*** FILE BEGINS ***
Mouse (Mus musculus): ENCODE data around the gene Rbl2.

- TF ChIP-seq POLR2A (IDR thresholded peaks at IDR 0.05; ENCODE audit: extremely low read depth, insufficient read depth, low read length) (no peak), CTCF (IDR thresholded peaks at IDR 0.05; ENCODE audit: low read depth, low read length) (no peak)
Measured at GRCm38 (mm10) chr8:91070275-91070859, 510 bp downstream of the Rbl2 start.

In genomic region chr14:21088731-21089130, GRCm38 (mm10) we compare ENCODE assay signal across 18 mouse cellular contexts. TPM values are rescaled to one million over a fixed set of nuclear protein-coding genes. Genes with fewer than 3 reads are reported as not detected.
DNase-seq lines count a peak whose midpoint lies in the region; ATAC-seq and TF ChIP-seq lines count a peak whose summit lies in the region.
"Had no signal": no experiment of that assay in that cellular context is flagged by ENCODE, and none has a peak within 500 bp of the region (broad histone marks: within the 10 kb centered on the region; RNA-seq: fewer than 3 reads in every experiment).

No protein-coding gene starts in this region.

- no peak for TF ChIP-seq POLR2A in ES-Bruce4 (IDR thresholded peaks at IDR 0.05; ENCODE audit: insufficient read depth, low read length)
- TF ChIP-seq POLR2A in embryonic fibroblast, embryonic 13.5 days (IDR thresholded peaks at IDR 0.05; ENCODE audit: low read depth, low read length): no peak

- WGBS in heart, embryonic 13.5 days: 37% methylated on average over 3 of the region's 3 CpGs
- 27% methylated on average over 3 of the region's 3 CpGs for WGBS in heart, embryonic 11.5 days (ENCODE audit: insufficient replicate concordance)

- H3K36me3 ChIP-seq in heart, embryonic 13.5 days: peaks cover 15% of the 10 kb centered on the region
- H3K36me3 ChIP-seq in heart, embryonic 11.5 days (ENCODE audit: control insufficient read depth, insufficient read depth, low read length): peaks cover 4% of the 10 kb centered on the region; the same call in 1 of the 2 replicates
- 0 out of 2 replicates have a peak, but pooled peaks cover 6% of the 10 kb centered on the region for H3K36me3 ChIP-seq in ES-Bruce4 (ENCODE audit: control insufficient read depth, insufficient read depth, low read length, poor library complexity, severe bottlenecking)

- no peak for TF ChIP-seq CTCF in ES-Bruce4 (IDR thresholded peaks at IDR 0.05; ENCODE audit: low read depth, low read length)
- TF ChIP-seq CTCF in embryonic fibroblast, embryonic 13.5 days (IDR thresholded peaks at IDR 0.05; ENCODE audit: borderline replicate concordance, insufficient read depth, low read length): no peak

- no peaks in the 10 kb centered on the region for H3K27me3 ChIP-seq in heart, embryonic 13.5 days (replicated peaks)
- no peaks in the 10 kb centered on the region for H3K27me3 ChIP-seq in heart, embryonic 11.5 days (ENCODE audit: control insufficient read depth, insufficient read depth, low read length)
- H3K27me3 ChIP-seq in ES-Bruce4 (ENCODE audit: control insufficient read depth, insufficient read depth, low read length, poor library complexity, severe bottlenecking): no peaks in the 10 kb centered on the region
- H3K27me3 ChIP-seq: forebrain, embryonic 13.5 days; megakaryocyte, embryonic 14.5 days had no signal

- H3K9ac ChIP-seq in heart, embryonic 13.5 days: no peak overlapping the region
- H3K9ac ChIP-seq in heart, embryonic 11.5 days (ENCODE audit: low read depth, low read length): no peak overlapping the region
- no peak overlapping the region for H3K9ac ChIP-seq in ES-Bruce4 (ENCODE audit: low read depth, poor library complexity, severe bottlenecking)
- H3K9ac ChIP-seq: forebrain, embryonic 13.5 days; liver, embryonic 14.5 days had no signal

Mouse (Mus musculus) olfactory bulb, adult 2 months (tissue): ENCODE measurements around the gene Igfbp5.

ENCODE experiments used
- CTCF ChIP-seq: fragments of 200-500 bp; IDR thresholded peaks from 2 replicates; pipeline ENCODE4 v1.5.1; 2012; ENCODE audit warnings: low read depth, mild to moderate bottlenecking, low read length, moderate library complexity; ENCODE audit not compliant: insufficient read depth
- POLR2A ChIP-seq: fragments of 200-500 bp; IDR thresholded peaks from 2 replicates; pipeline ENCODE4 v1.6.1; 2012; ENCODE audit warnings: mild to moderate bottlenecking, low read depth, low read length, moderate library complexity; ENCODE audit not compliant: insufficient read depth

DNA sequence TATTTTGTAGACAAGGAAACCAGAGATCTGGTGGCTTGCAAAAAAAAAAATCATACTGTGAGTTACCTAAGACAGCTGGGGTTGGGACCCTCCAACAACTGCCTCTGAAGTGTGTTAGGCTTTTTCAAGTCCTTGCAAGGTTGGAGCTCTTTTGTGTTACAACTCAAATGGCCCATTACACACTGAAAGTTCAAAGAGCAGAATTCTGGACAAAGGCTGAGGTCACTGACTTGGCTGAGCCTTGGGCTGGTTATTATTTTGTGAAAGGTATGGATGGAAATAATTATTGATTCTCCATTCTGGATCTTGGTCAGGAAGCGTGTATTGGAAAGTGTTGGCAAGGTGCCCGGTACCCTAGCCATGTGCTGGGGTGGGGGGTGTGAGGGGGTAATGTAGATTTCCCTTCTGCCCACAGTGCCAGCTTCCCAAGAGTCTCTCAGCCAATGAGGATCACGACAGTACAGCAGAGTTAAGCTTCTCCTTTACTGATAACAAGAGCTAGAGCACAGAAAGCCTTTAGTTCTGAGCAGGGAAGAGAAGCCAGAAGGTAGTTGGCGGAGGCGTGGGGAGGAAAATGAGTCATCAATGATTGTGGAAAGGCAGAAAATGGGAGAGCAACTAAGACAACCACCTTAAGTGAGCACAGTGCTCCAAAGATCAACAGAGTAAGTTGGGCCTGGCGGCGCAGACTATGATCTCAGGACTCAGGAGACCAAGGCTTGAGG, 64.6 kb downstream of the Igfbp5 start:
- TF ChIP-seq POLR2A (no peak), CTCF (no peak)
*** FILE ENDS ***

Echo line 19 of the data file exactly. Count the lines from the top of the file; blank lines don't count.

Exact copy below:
- H3K27me3 ChIP-seq in ES-Bruce4 (ENCODE audit: control insufficient read depth, insufficient read depth, low read length, poor library complexity, severe bottlenecking): no peaks in the 10 kb centered on the region